Long John (doughnut)
|Alternative names||Cream Stick, Chocolate Bar, Maple Bar (in some regions)|
|Main ingredients||Dough, glaze or icing|
The Long John is a bar-shaped, yeast risen pastry often coated with glaze or icing. In some parts of the United States, such as the southern Indiana region, unfilled bar doughnuts are called Long Johns and their filled counterparts are called éclairs. In other parts of the United States, such as the Mid-Atlantic, éclairs are marketed as Long Johns; the two pastries look similar but are created with different types of dough and fillings.
A Bismark is a filled round doughnut.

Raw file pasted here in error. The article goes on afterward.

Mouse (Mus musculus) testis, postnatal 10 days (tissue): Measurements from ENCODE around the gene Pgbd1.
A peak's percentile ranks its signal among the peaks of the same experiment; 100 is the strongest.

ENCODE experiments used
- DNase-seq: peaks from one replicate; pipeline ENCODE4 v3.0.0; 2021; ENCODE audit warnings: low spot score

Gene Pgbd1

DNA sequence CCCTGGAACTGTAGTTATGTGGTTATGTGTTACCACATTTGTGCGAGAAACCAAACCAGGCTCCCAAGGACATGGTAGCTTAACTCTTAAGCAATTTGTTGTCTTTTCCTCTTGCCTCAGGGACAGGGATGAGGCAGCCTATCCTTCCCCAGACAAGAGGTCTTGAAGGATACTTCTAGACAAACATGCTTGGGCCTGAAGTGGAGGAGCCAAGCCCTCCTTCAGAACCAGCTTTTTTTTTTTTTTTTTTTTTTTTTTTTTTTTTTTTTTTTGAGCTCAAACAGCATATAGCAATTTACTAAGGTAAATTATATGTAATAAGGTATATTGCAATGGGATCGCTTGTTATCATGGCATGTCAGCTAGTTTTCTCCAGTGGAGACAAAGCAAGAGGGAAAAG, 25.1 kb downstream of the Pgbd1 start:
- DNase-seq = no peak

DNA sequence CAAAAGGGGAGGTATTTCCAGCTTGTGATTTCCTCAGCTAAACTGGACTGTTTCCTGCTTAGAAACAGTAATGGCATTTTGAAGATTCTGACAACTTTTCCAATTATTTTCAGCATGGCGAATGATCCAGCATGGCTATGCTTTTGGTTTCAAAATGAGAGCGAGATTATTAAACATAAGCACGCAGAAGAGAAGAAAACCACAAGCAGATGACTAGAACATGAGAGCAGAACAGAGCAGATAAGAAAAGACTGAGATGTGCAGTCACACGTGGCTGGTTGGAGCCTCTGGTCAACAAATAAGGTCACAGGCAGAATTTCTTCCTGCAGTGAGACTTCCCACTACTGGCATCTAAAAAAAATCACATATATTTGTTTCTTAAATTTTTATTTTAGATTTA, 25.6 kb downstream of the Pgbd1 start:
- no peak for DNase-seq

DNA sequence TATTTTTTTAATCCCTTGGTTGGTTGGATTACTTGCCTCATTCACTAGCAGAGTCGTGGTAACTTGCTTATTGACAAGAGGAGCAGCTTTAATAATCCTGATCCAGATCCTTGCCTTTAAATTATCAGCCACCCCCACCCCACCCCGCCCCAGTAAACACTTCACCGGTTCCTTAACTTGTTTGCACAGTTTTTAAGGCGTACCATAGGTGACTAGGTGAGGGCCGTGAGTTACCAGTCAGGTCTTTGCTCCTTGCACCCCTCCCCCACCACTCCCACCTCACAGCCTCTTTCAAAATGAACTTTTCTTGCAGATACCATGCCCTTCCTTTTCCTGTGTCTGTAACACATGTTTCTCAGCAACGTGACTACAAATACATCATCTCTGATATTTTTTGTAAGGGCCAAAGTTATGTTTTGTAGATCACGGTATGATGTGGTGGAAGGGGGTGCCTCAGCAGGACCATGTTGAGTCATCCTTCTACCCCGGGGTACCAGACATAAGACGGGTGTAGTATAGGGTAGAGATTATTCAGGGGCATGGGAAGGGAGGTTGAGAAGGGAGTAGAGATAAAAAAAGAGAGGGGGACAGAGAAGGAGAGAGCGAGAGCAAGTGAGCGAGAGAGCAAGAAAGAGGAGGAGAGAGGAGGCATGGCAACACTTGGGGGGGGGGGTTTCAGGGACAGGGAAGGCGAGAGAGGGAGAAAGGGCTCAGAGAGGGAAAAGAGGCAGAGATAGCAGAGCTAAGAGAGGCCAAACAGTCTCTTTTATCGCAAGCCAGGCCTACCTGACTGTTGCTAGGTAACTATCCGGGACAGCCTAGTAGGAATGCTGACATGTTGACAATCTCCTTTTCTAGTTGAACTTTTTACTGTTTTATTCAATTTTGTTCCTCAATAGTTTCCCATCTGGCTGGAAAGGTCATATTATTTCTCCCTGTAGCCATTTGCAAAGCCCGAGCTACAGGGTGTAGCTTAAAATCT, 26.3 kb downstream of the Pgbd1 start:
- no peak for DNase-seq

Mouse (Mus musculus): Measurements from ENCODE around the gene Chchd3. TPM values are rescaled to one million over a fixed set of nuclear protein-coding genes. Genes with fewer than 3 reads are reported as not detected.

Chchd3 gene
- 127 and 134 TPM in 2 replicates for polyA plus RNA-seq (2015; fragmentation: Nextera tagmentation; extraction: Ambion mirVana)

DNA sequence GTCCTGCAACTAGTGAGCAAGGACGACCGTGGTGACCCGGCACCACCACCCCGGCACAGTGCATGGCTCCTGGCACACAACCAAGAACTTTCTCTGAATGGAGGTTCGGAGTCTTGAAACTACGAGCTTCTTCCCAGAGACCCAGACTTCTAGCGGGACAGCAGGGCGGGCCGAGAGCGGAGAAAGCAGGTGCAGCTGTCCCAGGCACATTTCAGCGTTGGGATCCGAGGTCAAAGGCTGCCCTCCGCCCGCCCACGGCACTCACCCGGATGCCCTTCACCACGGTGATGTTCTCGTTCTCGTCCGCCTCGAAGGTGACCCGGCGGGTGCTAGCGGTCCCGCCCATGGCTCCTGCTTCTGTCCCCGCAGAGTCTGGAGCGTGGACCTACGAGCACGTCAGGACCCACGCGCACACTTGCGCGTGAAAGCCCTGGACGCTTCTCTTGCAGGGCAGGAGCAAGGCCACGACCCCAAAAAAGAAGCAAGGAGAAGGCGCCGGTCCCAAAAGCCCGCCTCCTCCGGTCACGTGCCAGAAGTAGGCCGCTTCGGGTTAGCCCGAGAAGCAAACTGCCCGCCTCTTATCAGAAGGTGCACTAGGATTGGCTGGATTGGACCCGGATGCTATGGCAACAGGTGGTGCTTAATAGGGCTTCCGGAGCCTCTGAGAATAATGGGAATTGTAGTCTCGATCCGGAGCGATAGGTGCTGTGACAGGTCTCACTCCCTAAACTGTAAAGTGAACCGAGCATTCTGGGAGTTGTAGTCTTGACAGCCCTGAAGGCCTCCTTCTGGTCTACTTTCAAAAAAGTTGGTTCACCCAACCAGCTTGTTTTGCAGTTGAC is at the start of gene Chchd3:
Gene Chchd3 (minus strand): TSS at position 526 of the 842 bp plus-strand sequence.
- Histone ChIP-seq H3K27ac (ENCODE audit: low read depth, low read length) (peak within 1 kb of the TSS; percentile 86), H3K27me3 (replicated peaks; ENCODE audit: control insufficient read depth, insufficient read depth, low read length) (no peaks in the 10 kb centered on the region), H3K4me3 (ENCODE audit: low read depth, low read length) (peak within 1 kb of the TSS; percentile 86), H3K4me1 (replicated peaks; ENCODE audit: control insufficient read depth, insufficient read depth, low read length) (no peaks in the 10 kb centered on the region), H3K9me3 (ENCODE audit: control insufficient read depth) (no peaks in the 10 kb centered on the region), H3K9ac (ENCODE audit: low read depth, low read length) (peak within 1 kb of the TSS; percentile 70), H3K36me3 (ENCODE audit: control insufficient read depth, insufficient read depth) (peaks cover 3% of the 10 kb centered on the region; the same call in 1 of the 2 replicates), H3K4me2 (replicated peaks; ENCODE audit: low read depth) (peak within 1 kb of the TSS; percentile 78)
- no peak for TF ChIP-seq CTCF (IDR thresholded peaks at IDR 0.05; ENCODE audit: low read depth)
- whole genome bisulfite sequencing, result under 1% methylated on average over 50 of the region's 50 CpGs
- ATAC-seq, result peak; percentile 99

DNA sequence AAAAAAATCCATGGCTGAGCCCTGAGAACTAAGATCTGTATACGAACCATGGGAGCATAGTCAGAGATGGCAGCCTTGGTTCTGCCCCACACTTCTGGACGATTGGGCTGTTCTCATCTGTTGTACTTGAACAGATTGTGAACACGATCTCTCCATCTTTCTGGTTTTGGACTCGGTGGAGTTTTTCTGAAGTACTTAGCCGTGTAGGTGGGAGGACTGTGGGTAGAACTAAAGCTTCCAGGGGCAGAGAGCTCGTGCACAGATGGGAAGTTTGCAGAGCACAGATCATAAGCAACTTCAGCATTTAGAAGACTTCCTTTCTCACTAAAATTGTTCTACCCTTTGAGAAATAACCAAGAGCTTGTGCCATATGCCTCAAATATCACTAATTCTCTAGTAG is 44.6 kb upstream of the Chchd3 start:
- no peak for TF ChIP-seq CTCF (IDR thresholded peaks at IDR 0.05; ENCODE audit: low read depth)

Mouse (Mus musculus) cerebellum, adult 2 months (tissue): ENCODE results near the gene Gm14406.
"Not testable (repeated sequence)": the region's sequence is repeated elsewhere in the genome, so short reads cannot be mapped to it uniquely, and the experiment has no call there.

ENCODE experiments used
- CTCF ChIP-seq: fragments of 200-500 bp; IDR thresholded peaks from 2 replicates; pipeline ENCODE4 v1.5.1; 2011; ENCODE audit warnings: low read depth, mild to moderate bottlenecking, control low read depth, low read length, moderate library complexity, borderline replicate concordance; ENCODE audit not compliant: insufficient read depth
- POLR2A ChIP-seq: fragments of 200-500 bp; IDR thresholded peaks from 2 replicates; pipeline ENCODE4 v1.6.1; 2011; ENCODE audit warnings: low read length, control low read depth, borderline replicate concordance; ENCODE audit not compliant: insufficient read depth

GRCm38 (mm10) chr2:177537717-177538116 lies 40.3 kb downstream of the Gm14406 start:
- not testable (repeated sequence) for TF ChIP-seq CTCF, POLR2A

On the American west coast, Long Johns are called bar doughnuts, such as Maple Bars and Chocolate Bars, depending on the frosting. Filled Long Johns are called filled bars, or filled bar doughnuts. For example, a custard-filled or unfilled Long John with maple-flavored icing is called a Maple bar in California.
Some parts of the American Midwest also call this type of pastry a cream stick, when filled.
- List of doughnut varieties
- List of breakfast foods
- List of foods made from maple
- Boston cream doughnut, the round cream filled donut, with chocolate
- Cruller, the German American rectangular donut with a twisted shape
- Eclair (pastry)
|This dessert-related article is a stub. You can help Wikipedia by expanding it.|